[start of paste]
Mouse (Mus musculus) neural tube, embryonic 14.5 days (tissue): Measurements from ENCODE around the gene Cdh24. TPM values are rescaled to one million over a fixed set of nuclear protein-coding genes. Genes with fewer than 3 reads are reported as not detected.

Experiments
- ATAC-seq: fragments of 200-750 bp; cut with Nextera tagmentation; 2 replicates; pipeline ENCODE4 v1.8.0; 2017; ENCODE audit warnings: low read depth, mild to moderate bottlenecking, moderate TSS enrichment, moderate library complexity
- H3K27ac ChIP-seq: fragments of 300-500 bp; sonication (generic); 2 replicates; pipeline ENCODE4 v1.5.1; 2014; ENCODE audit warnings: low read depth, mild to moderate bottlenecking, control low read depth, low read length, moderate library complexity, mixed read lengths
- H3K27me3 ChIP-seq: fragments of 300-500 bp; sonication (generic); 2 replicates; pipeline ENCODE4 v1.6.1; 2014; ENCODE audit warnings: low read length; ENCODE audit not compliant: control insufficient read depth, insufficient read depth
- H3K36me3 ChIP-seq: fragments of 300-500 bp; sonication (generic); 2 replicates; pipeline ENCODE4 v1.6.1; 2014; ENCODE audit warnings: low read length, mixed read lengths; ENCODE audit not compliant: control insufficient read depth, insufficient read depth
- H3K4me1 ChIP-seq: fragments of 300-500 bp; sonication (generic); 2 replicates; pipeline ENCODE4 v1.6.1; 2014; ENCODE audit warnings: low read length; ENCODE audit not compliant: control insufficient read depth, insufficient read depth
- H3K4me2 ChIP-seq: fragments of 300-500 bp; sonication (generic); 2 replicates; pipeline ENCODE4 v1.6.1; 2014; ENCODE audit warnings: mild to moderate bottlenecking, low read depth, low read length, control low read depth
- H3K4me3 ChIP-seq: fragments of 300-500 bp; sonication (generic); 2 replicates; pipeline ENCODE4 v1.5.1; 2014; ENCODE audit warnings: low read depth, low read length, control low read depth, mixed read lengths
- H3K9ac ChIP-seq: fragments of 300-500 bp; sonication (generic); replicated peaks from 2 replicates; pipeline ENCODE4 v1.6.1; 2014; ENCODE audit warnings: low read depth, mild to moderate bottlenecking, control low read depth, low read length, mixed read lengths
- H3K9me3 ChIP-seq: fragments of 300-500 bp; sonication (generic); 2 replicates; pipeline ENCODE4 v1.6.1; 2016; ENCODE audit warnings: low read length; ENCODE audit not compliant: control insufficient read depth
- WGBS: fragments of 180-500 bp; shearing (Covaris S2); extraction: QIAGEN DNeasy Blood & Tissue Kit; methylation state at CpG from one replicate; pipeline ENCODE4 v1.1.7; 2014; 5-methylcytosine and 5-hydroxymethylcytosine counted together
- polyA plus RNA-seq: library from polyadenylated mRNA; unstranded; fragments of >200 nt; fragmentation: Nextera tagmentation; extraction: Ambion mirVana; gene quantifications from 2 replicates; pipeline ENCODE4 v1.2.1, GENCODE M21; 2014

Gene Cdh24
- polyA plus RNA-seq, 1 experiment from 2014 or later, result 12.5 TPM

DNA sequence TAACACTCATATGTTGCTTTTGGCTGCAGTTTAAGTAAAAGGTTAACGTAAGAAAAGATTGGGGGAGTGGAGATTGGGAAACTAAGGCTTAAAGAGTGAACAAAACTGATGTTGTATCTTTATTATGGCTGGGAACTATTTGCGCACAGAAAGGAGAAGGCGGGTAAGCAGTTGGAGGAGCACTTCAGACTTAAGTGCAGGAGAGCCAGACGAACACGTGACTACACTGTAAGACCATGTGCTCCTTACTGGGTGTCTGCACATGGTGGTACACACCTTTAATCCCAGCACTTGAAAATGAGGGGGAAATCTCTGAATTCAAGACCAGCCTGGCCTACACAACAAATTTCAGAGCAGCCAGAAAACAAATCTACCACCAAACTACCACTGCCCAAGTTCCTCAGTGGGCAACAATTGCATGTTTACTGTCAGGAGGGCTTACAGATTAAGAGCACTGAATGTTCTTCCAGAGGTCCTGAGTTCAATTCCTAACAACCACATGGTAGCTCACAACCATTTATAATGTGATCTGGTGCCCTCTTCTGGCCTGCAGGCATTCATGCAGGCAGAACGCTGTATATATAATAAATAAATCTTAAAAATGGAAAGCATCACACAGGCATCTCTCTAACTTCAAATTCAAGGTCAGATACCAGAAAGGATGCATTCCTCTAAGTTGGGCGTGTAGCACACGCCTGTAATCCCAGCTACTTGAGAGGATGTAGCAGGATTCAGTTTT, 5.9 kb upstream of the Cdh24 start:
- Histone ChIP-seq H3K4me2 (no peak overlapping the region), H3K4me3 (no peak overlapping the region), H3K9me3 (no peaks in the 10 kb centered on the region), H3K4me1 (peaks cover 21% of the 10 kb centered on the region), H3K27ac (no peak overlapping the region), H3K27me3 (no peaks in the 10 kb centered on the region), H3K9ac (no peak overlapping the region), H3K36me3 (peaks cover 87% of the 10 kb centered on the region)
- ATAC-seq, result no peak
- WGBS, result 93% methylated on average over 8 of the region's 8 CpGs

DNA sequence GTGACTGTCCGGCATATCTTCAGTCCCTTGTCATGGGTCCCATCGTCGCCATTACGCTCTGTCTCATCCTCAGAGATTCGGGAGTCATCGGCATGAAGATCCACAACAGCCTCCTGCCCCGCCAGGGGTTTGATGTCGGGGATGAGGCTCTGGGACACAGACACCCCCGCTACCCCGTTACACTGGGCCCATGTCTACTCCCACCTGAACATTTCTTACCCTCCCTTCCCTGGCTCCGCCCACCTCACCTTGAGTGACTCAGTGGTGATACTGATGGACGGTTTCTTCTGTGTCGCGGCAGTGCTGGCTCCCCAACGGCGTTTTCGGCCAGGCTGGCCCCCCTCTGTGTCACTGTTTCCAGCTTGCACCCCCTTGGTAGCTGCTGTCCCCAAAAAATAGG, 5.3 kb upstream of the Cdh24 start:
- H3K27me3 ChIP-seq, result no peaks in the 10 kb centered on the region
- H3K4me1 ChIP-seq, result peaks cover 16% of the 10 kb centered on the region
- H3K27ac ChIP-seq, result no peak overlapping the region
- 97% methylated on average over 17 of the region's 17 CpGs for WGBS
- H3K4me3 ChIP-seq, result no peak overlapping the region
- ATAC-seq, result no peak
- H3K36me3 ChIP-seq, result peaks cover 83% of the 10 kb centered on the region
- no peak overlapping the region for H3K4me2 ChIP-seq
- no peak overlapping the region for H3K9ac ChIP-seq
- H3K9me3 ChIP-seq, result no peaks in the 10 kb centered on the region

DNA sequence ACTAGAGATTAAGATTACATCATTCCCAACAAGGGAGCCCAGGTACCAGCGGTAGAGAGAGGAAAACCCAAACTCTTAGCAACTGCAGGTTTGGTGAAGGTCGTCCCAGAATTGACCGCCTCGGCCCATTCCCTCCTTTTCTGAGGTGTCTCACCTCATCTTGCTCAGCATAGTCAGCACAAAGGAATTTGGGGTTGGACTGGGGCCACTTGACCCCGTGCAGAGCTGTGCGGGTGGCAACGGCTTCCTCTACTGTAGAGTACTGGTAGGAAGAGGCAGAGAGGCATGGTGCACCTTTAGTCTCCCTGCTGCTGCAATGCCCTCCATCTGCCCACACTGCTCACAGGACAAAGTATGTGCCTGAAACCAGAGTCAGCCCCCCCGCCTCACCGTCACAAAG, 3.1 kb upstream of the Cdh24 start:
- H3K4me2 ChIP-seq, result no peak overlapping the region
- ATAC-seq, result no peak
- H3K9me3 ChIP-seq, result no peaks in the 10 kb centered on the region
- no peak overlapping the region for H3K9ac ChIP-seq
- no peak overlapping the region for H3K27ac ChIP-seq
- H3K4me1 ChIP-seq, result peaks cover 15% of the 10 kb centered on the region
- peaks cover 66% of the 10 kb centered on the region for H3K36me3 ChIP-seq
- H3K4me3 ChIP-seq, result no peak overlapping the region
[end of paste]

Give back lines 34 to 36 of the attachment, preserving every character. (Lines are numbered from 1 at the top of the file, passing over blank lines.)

- H3K9me3 ChIP-seq, result no peaks in the 10 kb centered on the region
- no peak overlapping the region for H3K9ac ChIP-seq
- no peak overlapping the region for H3K27ac ChIP-seq